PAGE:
Table 2 Examples of CRISPR/Cas9 mediated therapeutics listed in the database (accessed on 20 October 2021)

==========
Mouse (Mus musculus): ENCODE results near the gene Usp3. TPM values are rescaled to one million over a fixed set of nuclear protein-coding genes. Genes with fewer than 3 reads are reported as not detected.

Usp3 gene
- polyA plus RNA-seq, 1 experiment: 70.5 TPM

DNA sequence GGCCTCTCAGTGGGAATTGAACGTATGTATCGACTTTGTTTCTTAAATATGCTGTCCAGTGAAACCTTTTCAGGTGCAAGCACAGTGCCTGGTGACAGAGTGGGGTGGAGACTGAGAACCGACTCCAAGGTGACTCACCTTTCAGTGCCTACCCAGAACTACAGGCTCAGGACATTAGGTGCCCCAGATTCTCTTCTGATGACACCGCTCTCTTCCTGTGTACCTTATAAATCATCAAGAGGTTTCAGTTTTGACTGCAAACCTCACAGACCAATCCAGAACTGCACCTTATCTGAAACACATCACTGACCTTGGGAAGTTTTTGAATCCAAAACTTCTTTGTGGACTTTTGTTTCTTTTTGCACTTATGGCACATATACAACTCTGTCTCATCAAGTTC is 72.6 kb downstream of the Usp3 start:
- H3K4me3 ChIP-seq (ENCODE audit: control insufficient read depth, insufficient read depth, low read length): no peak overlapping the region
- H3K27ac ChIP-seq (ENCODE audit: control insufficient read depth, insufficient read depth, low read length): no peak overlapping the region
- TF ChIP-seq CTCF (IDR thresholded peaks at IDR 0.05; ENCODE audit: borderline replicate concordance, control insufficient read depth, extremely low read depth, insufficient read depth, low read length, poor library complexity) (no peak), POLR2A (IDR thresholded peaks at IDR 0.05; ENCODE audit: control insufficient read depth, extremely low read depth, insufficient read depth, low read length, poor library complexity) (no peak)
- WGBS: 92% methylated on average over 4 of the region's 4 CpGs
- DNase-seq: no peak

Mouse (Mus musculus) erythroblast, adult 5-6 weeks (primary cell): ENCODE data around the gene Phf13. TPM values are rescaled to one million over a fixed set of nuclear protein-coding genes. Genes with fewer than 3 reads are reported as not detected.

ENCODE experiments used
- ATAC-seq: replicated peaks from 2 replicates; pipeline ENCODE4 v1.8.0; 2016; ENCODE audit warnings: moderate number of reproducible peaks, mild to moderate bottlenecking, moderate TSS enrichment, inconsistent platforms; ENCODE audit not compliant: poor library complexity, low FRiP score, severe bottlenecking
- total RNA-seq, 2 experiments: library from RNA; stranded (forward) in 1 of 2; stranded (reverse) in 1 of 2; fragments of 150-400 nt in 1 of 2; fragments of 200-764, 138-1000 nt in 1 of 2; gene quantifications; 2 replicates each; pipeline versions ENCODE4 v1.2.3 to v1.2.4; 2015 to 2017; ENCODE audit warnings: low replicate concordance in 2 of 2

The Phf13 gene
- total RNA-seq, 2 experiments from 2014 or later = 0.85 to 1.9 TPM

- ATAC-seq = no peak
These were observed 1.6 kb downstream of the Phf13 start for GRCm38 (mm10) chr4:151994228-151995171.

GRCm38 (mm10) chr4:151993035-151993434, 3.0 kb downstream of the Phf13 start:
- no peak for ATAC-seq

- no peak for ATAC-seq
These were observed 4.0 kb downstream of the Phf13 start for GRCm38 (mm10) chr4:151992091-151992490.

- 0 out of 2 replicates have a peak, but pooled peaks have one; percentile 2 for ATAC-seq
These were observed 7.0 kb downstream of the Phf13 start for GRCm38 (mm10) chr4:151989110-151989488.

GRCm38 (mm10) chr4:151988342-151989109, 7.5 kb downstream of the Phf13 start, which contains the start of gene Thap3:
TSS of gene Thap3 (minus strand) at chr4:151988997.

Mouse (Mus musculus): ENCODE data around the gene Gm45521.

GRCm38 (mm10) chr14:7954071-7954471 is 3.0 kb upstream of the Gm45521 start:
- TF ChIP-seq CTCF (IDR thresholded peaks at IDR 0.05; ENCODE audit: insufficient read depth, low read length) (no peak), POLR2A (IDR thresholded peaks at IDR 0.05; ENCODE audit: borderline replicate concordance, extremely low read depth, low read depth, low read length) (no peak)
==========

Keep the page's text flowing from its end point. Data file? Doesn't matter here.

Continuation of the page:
The clinical translation of CRISPR/Cas9 gene editing technologies relies on the careful selection of each component (e.g., the Cas9 sequence/enzyme used; the type of guide RNA used, and whether this will be a single sequence or a pool; whether a protein, mRNA, or DNA-based approach will be used; and what type of delivery approach will be used) to maximize tissue or cell-specific delivery, uptake and gene editing, and to minimize the likelihood of off-target gene editing [144]. As can be seen in Table 2, the vast majority of CRISPR/Cas9 human clinical trials have used ex vivo approaches, where specific cells are removed from a patient, enriched, subjected to gene editing, and then reintroduced into the patient. This process means that more complex tissue/cell-targeted delivery approaches (such as those needed for in vivo approaches) are not required, potentially increasing the gene editing efficiency and reducing the potential for toxicity, as only the enriched cells are subjected to the gene editing approach. The ex vivo approaches mostly used stem cells and immune-responsive cells. For instance, the program cell death (PD-1) protein, a membrane of immune cells, is targeted and knocked out by CRISPR/Cas9 technology for treating several tumors and cancer cells. PD-1 downregulates T cell activity and suppresses the immune system's antitumor activity. Clinical trials are investigating the potential of ex vivo CRISPR/Cas9-mediated PD1 knockout technique in humans for different solid tumors, liver cancer ((NCT04417764), lung cancer (NCT02793856), and prostate cancer (NCT03525652) [139]. However, ex vivo approaches are only applicable where the cells that are being targeted for gene editing can be extracted from the patient, which is not always possible. Therefore, in vivo approaches are still required despite their increased complexity. The application of in vivo gene editing therapeutic delivery is gradually stepping forward to clinical translation. NIH Clinical trial has listed a few in vivo applications of the CRISPR/Cas9 mediated therapeutic delivery (Examples in Table 2). NTLA-2001 is currently in phase I clinical trial that is used or treating transthyretin amyloidosis. Intravenous administration of NTLA-2001 composed of lipid nanoparticle encapsulating messenger RNA for Cas9 protein and a single guide RNA targeting T transthyretin (TTR) resulted in knocking out of TTR protein and thus led to decreased concentration (> 50% depending on dose concentration) of TTR protein in serum with few adverse effect [56]. Compared to ex vivo application, in vivo delivery of gene editing therapeutics is more challenging due to the concern of tissue specificity, selectivity, off-targeting, and safety; thus, robust optimisation and strategical application are essential. Progressively these clinical trials will establish the therapeutic potential for these ongoing gene engineered therapeutics and will also provide insight for future research on genome editing tool in a wide range of genetic disorders.